An experimental canine model of pericardial effusion was designed to validate previous clinical nuclear magnetic resonance imaging (NMR) studies. Saline (n=7), serum (n=4), blood (10% hematocrit [n=5]; 20% hematocrit [n=5], and lipid (n=4) effusions were chosen to resemble: (1) transudative/exudative, (2) nonhemorrhagic/hemorrhagic, and (3) chylous effusions, respectively. There was a linear correlation between the infused volume and the pericardial/epicardial distance measurements on the nuclear magnetic resonance images. Hemorrhagic and nonhemorrhagic exudative effusions were distinguished from transudative effusions by the low signal intensity of transudative effusions images obtained at a TR (repetition time) of 400 and 800 msec. Nonhemorrhagic effusions had significantly lower effusion-to-myocardial signal intensity ratio at TR of 400 msec than did hemorrhagic effusions. Differences in hematocrit were not appreciated qualitatively or quantitatively. Comared with other effusion types, only chylous effusions were hyperintense to myocardium at a TR of 400 msec. Chylous effusions were further uniquely characterized by a decreasing effusion-to-myocardial signal intensity ratio with increasing TR. These experimental findings corroborate the findings of earlier clinical reports and suggest that NMR can provide important assistance in the evaluation of pericardial effusions.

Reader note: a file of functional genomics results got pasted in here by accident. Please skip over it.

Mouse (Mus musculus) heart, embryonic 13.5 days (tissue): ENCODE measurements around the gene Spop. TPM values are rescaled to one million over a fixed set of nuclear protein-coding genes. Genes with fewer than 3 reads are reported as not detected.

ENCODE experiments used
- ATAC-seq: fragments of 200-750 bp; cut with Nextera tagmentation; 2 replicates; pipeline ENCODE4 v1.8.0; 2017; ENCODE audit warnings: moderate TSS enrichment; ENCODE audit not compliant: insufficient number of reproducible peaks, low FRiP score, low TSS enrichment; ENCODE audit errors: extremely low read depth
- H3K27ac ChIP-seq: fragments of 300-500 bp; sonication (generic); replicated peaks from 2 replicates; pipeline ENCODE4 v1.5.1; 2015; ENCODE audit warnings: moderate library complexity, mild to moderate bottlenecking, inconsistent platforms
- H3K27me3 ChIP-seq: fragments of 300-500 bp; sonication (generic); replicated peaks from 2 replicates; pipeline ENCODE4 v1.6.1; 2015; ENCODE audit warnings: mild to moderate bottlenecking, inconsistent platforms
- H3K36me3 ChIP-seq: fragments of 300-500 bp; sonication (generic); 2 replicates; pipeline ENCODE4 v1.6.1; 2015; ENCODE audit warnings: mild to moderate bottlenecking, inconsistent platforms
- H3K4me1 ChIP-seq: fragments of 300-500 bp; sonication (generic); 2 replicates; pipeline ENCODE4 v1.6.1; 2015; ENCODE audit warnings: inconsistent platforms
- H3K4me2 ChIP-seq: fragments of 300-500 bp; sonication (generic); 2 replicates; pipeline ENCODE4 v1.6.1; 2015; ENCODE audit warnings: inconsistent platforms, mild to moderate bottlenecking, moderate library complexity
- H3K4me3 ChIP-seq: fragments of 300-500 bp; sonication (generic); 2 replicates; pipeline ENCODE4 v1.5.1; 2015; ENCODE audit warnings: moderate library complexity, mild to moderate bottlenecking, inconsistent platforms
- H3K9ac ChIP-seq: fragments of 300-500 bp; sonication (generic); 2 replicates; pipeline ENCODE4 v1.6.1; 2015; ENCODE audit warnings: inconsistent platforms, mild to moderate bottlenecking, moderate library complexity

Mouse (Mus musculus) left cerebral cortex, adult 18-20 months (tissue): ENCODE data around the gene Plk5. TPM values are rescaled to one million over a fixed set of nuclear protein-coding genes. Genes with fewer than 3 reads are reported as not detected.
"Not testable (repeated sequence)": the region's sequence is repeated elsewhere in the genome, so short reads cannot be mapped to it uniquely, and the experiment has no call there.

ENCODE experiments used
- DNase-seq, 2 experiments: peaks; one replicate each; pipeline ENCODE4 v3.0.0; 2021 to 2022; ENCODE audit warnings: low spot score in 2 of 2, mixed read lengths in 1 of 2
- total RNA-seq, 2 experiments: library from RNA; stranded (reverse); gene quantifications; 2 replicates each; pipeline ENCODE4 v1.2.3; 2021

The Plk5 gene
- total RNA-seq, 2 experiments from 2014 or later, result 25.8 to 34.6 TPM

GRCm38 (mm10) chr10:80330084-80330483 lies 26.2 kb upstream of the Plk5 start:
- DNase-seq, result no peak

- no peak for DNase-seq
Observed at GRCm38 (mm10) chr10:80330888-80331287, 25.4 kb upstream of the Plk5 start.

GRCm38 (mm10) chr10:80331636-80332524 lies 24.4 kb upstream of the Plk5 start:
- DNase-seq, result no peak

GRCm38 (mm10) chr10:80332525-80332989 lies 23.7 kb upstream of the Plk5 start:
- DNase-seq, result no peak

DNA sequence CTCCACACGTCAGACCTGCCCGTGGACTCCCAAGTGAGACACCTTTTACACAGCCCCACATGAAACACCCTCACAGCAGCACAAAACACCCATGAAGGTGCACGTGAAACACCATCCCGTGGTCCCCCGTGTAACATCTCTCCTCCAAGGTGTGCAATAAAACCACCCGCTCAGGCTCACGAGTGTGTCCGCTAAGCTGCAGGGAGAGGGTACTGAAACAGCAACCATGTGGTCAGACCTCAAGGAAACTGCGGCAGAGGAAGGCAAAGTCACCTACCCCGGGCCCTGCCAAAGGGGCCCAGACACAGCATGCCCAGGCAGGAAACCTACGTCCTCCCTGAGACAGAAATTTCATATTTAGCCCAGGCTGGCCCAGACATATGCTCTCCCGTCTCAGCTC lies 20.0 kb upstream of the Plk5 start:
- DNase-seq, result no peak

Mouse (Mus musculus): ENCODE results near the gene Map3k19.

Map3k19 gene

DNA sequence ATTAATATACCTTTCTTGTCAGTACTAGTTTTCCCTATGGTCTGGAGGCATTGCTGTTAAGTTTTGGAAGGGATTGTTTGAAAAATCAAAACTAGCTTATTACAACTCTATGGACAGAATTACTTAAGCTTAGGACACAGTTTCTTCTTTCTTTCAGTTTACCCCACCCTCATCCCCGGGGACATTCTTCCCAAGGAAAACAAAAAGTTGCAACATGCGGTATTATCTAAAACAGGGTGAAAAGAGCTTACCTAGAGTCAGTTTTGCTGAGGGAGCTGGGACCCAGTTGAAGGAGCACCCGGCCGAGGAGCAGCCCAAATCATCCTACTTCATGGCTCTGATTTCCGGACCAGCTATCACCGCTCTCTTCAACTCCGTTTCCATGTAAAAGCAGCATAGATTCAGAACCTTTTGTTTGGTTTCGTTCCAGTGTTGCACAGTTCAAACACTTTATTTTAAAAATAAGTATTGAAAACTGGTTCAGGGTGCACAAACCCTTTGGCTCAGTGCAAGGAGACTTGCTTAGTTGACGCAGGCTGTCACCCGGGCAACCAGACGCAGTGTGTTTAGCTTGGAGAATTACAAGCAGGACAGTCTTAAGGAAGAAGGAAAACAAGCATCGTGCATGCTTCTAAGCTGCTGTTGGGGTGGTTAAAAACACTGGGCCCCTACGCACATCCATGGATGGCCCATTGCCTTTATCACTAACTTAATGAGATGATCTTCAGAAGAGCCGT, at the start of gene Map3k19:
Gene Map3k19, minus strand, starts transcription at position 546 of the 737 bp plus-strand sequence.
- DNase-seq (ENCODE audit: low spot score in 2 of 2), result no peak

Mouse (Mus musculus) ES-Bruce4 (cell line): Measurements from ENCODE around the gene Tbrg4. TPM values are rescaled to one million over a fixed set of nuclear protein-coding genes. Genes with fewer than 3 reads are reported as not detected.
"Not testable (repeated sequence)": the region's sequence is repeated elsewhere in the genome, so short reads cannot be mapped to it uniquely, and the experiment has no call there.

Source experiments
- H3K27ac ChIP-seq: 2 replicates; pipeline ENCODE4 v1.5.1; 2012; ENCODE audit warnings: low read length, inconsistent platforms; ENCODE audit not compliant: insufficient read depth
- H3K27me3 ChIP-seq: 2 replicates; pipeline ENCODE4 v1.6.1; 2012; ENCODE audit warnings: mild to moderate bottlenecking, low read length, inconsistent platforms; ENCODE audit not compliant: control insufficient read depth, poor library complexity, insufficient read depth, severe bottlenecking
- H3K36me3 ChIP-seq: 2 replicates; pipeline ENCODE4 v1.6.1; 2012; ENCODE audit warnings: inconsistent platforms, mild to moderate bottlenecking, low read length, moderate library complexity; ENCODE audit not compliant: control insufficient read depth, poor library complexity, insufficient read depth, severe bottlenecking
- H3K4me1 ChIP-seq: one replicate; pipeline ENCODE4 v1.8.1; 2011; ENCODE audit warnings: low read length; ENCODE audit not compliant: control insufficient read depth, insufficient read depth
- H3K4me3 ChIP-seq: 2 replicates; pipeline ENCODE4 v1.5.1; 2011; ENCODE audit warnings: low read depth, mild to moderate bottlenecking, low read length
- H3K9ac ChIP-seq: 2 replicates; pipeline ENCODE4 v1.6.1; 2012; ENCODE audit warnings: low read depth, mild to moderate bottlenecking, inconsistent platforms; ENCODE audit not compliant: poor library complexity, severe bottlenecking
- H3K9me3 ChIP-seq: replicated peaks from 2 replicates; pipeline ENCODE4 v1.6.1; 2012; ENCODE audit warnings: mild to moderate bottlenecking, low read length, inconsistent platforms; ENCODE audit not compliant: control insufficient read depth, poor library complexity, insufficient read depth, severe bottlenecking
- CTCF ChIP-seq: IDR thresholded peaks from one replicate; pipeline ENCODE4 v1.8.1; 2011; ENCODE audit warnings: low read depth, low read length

ASJC Scopus subject areas
- Cardiology and Cardiovascular Medicine